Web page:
Brett Parry:
Ben Zander. It's not a name that really comes to mind for most people, unless you're in the classical music realm. And of course, I'm a musician, so I kind of have this and but I discovered Ben Zander. He's the conductor currently of the Boston Philharmonic, is a German German speaking Brit, you know, with. But really, he talks about his journey of arriving at the age of 45 and just the reality that he stood in front of a group of musicians. And when it came to the popularity or the promotion of the music itself, it was always his picture on the CD. He was the one that really was given the recognition, but he realized that his power was only dependent on his ability to give and draw power out of the people that were in front of him. And that is the musicians. And I apply that to everything in my life. I say, No, no, no way can I stand up to his standards as far as a conductor. But I see myself as a conductor, whether I'm with clients, whether I'm with my family. My power is my ability to bring out the best in them, to bring out the power that they can offer the world. And that is and the way that they bring all the different instruments they bring, which can be different for different cultures, is the way that I encourage them to think about their life. They they cannot play like a tuba on its own will drive, you know, crazy. Anybody who has lived in a house with somebody learning a violin will tell you this, right? Our little cherubs, even if they're not musically inclined, the schools will give them a recorder to send home. I'm sure it's a it's some secret kind of conspiracy that schools do to take to families.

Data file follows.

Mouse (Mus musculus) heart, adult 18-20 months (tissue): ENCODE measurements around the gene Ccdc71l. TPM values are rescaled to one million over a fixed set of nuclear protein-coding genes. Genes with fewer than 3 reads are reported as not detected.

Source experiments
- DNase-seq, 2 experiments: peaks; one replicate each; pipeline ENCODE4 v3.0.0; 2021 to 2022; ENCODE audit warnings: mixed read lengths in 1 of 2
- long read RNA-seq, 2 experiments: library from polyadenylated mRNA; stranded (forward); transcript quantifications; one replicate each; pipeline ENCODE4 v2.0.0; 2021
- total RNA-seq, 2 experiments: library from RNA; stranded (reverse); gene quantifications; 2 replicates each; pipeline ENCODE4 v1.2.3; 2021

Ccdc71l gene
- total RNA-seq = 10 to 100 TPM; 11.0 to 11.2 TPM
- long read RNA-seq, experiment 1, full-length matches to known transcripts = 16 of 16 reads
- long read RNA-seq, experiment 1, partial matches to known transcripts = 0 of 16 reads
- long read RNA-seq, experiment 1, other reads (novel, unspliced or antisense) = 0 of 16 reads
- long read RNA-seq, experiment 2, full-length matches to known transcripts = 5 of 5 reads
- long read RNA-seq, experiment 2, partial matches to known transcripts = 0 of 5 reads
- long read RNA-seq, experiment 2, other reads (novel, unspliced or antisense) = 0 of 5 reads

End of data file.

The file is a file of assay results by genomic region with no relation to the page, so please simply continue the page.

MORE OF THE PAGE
Brigitta Hoeferle:
To keep parents humble.

Brett Parry:
That's right. But when you put them together, when you put them together and they all use their different sounds and rhythm patterns and unique identity in an orchestra, it makes for a symphony. And there is no better way to live your life. But if you do it on your own, it becomes very lonely, it becomes very isolating. And it's just not fun and it's not free.

Brigitta Hoeferle:
Yeah. And I wonder if there is a if if this is also an analogy of the training that you do because you clearly you're being brought in by large organizations to to do what? Share with.

Brett Parry: